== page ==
A pair of hydraulic actuators 1K2 are' symmetrically Y mounted inopposing relationship on each side'pofiithe wing tipssnpporting shaft' 6 Vbetvveenthe, bearings 10'audjj11, the actuatorsare adaptedjto provide an opposing force couplerfor imparting rotary movement toi the Wing tip or to resist aerodynamic .forces acting thereon. The. ciosed ,endV ofeachactuator Vispivotallyn'loimted'by means of hinge pins lwhjich are ,supp'ortedjby` strnctural'rnembers of 111ewing',t the pins beingo'catedaf diamenieany oppevsite positions'V withA respect toeth'erwingfs elastic axisAJ-A A double ended lever element '14.i's xedlypsecured to the shaft 6 by ,means oi a boltS, theactuator piston ro`ds-16 being pivotally attached' to the lever element at diametrically opposite positions by means of 'hingel pins 17.' A portion of the skin ,is/removedgfrom the upper and lower surface of the wingadjacent shaft 6to provide operating space frlever element 14, piston rods 16,'. etc.,1 suitable fairing18` being provided to maintain. the streamlined eiectf the Wing at this point.v Conduits 19`and`20'co`nstitute pressure and return lines for conductinga hydraulic uid betweentheactuato'rs 12 and aisource ofhydraulic uid (not shown), the ilow, of hydraulic uidto the actuators being regulated and Controlled byconyntionalcontrol means, (not shown) suitably positionedin 'the` pilots compartment. Y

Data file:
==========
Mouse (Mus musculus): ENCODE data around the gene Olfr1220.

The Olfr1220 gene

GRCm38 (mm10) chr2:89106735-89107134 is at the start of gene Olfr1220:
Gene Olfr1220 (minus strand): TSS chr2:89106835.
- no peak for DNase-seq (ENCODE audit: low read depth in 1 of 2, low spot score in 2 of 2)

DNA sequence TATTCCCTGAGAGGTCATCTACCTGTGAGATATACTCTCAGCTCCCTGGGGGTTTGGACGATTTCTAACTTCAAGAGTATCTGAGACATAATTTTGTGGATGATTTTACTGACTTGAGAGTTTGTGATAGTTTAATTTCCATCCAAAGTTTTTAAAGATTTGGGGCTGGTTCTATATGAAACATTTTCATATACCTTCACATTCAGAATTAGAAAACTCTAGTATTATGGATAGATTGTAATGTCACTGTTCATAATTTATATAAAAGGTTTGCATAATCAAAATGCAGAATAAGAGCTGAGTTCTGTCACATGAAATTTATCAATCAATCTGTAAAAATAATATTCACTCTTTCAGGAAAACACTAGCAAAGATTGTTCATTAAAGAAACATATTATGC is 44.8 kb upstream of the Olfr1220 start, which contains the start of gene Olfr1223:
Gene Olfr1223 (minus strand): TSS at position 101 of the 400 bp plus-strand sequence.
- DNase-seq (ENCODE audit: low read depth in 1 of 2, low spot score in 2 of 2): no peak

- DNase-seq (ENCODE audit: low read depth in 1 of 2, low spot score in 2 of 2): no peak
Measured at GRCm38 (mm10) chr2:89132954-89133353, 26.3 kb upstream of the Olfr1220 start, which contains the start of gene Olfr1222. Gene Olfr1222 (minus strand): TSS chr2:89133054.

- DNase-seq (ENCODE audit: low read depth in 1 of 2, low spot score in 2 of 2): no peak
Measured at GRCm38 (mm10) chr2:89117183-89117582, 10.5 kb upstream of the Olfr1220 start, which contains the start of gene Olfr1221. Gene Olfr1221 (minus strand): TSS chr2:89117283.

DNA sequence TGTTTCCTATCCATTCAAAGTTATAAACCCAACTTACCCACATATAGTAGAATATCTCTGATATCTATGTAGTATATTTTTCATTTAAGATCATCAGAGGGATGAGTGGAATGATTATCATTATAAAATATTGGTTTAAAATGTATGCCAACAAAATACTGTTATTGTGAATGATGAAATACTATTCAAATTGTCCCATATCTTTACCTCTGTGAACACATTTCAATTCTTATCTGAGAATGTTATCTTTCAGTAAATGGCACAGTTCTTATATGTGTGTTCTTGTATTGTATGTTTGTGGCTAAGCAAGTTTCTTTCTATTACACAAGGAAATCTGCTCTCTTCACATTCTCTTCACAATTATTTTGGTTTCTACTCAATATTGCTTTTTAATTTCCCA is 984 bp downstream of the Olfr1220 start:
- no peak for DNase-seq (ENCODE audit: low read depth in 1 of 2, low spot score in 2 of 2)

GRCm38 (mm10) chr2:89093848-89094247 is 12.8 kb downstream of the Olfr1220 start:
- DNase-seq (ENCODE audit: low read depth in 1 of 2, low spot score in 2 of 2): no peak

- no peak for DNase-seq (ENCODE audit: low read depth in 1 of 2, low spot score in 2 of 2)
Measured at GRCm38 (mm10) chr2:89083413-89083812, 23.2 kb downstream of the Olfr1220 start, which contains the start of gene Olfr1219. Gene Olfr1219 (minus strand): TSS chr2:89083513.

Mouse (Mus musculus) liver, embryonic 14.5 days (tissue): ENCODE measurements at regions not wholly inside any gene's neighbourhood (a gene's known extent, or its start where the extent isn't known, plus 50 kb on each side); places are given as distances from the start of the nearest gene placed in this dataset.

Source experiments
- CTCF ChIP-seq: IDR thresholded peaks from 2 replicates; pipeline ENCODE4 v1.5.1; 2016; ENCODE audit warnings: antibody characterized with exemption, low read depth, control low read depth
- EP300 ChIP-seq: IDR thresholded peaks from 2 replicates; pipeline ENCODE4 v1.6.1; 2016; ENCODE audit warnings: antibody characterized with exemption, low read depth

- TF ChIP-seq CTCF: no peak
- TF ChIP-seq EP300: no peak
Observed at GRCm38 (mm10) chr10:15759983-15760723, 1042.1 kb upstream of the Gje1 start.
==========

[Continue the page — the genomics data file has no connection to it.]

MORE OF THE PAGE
In the present embodiment definite locationshave been assigned to the` wings elastic axis, the wing tips axis of rotation,y positions of the mean aerodynamicV centers of pressure of the wing tip at subsonic and supersoniclspeeds, etc., however, it is to be understood these locations are illustrative only and will necessarily change for different is, 2.-Q.percent of the mean aerodynamic chord the mean.supersonic'centerpof pressure Cfvof the .Wing tipis SOperent. ofthemean, aerodynamic chord Althouglnt'he. locationfof,thefcentersof pressure C andfCf will shift at dinerent anglespofV attackofthewingtip this shift .vvillvbe.slightandrmay.befdisregarded` The above relationship ofthe locationsof'the subsonic andk supersoniccenters ofrpressnre,withrespectto the axisBf-B', is due to the fact thatthe. aft-portion-ofthe,tip,5. is of tri- Yangnlar coniignrationfin planform.- Theraft outer end of lthefv'ving tiptapers inwardly froma pointgslightlyraft of the axis B-B to the outer aft portion of the wing 1. Thus the surface area of the aftvportion of the tip 4A sh'aped'as shown in AFigure 1that is thesur'face area onfwhich aerodynamic` forces act, is considerably reduced` over a wing tiphaving the same spanwise dimension throughout. Ac'- cordingly the subsonic center of pressure is located 15% chordrlength ahead of -the axis B-B and the supersonic center or" pressure a likeY distance (15% chord length) aft of the axis B '-B.